The judge continued: “You kicked Mr Abrahams’ leg, deliberately knocking him to the ground. Mr Abrahams was in obvious pain. Although it was suggested at trial that his sons were aggressive and confrontational in the aftermath of the incident, the video footage shows the exact opposite.
“It was your case at trial that Mr Abrahams was aggressive and that you quickly formed the view that he was going to assault you. You, therefore, used an approved ‘leg sweep’ manoeuvre to take him to the ground where he could be restrained.
“Having heard the evidence at trial I see no basis upon which you could genuinely have thought it necessary to defend yourself from a man walking down the street with his two sons with his hands in his pockets.
“This was a deliberate assault.”
The judge said there were “serious and significant aggravating factors” to the offence: “First is the fact that Mr Abraham’s two children were present.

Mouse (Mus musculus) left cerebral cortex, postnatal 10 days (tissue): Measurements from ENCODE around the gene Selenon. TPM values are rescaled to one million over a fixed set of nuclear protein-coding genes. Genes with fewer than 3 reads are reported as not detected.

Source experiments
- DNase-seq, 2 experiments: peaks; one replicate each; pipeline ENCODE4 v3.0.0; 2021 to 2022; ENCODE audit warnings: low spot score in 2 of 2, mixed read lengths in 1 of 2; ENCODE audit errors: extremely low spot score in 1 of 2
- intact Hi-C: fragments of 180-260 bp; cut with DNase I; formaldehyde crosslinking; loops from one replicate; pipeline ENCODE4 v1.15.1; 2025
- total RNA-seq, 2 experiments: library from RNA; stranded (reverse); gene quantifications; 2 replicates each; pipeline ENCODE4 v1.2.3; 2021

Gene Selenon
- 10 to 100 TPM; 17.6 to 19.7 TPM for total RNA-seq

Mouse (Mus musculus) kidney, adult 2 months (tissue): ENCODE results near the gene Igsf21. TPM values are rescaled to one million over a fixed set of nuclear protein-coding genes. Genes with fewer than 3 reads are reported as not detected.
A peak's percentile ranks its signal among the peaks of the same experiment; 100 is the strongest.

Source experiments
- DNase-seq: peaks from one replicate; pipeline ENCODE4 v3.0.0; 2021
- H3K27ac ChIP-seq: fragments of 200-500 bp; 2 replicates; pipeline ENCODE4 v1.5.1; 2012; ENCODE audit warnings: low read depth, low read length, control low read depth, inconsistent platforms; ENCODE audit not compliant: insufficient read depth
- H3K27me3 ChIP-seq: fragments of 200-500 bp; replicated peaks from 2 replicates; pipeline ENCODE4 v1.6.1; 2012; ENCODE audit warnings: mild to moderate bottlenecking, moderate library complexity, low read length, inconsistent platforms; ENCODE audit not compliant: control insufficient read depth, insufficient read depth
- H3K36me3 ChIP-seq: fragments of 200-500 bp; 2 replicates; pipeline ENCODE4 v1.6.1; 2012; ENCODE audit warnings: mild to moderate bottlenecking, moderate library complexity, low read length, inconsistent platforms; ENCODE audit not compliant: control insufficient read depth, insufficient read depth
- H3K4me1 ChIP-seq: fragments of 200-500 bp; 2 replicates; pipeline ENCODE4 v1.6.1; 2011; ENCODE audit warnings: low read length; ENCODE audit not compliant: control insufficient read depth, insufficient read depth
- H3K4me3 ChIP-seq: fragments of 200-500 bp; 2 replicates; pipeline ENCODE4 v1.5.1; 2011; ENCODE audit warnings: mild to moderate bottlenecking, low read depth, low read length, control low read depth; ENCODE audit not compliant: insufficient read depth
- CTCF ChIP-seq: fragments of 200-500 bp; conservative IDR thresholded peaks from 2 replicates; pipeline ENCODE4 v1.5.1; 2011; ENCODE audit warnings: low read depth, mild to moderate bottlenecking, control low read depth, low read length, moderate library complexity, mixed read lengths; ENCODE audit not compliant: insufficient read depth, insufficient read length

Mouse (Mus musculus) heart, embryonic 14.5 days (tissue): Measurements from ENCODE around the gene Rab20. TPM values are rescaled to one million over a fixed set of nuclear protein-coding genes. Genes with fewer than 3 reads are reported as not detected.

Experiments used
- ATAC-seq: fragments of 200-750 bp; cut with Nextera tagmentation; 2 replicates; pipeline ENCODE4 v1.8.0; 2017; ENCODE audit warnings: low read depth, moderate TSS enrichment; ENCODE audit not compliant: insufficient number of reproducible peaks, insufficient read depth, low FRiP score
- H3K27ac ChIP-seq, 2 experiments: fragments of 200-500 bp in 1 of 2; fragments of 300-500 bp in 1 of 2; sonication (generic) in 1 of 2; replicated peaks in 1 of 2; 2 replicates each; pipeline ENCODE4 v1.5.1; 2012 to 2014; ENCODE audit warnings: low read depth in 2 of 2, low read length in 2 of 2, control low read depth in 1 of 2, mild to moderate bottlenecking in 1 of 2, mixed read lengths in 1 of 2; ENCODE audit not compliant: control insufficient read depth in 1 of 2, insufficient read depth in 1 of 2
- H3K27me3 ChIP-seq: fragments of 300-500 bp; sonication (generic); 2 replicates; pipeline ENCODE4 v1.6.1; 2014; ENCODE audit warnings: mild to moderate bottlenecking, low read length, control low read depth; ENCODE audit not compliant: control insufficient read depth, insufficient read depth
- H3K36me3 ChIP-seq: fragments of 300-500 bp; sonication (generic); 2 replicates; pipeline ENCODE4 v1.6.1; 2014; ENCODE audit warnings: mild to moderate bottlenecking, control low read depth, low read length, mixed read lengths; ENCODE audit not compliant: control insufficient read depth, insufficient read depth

“They had to watch their father being kicked to the ground without justification by a police officer.”
The victim was on crutches for three months and no longer plays a sport, with his sons left fearful of the police.
“Secondly, I do take the view that this was an abuse of power. You were purporting to use your powers as a police officer when you kicked him.
“When it was clear that a member of the public had witnessed what you did he was threatened with arrest.
“Although you claimed in evidence that you were engaged in ‘community liaison’ your actions have the potential to seriously undermine the trust placed in the police by members of the public.”
The judge said he could not be sure the attack was due to the race of the victim, though the decision to stop him was.
Harrison was later sentenced to two years and three months in Jail. End.
The Humanitarian Times has no shareholders or money-bag owners, which implies that our journalism work is free from commercial and political control. This, of course, makes us unique. Our freedom allows us to courageously interrogate and tell the stories of the downtrodden, women and children and uncover the corruption of those in power that usually makes people on the lower rung suffer even while in conflict situations. Support The Humanitarian Times from as little as $1 or N500 – it only takes a minute. If you can, please consider.